I also wanted to share several practical tips on writing good unit tests. Some of them are more important than others, but in no particular order:
Naming test methods is important. Ideally, each test should clearly define 1) its preconditions and 2) its expected outcomes. It's a bit easier in RSpec-based frameworks where you don't have to invent your own naming scheme, since the framework already provides this separation in form of
itblocks. In XUnit-based frameworks, however, you are usually forced to lump everything in a name of your test method. Usually, to make things a little easier to read I use the following convention
test_<Precondition>_<ExpectedOutcome>, separating two parts with underscore. A couple of examples:
Another common problem with test names — missing precondition and / or expected outcome, as in
testResponseParsingor (equally useless)
testResponseParsingWorksCorrectly. Apart from failing to communicate, which scenario exactly is being tested, tests with names like this tend to accumulate a lot of unrelated checks and assertions (since almost anything suits the name!). This also makes failures harder to investigate, because you need to look into the body of the test to figure out what went wrong.
Even more alarming is having no assertions in a test at all. Usually, the intention in this case is not to specify the behaviour, but to see if anything goes wrong while running the test, like exceptions or asserts firing. I'm not really keen on this kind of testing, since it's all too easy to forget what was the original purpose of the test and how to interpret its failures, because not even author knows!
I found that it's a good idea to have the following structure in each test: 1) all necessary set-up to reproduce preconditions, 2) triggering the behaviour that is being tested, and finally 3) asserting expected outcomes. These 3 parts are also often called Arrange, Act and Assert, and I usually separate them by a blank line to have a sort of visual clue. Sometimes it may be a good idea to "inline" one part into another, especially if the test is quite short. Also, both RSpec- and XUnit-based test frameworks give you the ability to factor out the common set-up code from several tests, so you don't have to repeat yourself in each individual case.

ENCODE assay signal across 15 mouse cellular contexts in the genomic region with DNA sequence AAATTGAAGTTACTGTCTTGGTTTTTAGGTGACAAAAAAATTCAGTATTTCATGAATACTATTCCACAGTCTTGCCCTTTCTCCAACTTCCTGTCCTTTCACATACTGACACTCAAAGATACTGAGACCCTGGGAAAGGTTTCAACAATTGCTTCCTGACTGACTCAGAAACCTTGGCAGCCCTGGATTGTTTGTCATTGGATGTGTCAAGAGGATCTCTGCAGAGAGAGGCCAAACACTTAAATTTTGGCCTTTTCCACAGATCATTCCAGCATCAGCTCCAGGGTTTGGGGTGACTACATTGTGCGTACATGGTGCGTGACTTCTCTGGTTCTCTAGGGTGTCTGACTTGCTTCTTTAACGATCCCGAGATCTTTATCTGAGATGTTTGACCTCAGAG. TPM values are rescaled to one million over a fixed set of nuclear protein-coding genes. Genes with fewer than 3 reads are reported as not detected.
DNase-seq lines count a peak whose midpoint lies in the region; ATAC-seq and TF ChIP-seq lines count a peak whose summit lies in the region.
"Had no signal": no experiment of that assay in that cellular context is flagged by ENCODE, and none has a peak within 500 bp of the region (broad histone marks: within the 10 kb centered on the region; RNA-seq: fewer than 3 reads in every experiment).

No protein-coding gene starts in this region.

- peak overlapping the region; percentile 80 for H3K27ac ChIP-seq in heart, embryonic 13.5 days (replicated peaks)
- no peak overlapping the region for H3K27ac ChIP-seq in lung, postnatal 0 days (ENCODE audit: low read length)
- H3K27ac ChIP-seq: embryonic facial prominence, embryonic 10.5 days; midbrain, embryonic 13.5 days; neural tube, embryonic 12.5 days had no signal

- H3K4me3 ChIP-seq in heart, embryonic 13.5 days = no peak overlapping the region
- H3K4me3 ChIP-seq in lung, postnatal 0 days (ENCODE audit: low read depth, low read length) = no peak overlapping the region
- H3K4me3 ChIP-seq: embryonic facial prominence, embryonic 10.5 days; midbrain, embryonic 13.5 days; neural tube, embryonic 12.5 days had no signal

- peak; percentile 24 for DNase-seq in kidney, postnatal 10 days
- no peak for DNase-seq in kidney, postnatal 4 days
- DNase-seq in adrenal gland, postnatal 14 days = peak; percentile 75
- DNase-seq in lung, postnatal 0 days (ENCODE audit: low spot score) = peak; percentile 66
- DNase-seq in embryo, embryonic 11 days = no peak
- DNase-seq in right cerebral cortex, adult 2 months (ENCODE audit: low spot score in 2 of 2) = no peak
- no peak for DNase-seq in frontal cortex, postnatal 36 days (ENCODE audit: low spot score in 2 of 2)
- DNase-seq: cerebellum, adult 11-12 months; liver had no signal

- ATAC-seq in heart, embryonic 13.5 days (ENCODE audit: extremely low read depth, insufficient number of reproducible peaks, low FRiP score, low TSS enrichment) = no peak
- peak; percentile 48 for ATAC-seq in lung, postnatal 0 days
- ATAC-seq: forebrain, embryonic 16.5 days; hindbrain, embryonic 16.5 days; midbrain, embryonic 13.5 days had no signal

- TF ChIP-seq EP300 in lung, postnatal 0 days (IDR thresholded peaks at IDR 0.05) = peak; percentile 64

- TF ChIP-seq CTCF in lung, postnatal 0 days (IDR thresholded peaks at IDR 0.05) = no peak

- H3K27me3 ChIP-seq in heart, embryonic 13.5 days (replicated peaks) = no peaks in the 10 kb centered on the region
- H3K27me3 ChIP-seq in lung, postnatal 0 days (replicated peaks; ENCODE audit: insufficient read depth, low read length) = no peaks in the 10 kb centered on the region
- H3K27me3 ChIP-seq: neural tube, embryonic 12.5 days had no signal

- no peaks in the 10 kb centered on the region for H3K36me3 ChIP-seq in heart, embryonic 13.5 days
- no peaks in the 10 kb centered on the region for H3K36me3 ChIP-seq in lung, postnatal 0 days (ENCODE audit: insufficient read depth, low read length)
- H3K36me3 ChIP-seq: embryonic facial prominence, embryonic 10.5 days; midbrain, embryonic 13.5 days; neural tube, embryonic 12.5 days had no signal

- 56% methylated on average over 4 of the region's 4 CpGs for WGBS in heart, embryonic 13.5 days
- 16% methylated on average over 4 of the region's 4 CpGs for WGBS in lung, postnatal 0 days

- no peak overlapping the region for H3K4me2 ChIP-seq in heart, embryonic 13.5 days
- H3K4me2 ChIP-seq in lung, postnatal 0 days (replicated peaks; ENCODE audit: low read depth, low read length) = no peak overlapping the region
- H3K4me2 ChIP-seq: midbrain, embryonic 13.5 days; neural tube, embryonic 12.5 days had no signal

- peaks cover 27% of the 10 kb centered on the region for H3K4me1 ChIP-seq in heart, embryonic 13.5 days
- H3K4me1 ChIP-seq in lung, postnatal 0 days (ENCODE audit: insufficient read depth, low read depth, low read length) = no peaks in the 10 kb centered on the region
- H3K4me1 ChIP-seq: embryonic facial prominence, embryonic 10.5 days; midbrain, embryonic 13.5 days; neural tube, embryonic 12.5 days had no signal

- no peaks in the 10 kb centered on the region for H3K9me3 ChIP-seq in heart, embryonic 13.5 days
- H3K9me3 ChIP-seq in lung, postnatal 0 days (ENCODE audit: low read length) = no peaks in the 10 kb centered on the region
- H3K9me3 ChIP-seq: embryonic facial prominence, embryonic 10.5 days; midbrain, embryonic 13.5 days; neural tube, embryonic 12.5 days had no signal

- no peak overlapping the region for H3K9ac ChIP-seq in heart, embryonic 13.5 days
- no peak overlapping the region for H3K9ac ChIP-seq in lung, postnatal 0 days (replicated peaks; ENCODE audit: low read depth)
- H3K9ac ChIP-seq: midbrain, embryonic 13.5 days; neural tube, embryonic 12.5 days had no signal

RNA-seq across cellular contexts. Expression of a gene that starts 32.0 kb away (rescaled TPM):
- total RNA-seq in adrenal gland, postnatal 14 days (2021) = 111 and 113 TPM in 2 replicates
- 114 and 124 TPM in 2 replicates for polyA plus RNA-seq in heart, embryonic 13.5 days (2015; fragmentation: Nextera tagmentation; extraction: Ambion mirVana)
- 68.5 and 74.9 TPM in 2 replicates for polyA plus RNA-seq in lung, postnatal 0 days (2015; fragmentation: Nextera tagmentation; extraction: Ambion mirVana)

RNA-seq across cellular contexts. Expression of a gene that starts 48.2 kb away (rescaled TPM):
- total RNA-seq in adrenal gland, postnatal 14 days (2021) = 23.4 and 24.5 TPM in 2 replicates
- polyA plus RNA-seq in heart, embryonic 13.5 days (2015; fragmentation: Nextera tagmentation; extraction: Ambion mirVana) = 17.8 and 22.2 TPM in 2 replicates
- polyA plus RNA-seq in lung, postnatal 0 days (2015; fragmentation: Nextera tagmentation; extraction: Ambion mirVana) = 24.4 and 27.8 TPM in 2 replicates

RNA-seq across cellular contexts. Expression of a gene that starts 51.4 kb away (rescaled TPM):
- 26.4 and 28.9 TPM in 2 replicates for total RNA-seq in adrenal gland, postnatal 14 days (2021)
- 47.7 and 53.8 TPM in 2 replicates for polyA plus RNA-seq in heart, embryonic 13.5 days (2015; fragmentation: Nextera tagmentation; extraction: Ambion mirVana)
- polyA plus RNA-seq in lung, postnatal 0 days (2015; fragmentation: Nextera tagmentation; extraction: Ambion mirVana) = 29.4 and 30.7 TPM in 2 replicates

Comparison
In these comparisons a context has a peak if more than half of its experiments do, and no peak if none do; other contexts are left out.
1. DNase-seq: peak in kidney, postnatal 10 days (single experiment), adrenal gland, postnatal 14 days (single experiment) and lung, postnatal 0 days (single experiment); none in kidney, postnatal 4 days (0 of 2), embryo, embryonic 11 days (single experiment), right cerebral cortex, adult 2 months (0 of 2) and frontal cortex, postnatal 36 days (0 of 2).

Finally, test code is still code, so it's also "eligible" for de-duplication, refactoring and other treatments (it's even formalised as the third step in TDD process)
It's easy to test that 2 + 2 = 4, but real projects are not that simple.
Well, you're absolutely right. However, I think that the important question here is why 2 + 2 = 4 is easy to test and can we achieve the same degree of testability for real projects? I believe that we can, and more on that in upcoming notes.
We need 100% coverage.
Test coverage has a nice advantage of being easy to measure, but other than that I don't find high coverage numbers particularly useful. That being said, lines or branches that are not covered, definitely are signs of missing tests or code that is not actually used.
How do I test that a private method of SUT was called or a private field has changed its value?
I'm sorry, but you don't. Everyone seems to agree that you shouldn't test implementation details of your SUT, so you don't have to change your tests when these details change. However, this question keeps popping up, mostly because:
- multiple tests share the same expected outcome, triggered from the same private method
- the private method in question triggers a side effect that is too expensive or irreversible
I don't have a good solution for the first problem (it can be argued that it is not a given that all these preconditions will always share the same expected outcomes). The second one, however, is a signal of an inability to properly isolate SUT during a test.
We need a framework for tests.
Not really. Everything that these frameworks do, can be recreated manually, and this won't be the hardest neither longest part of the whole testing process.
Thank you for reading and stay tuned for Part II!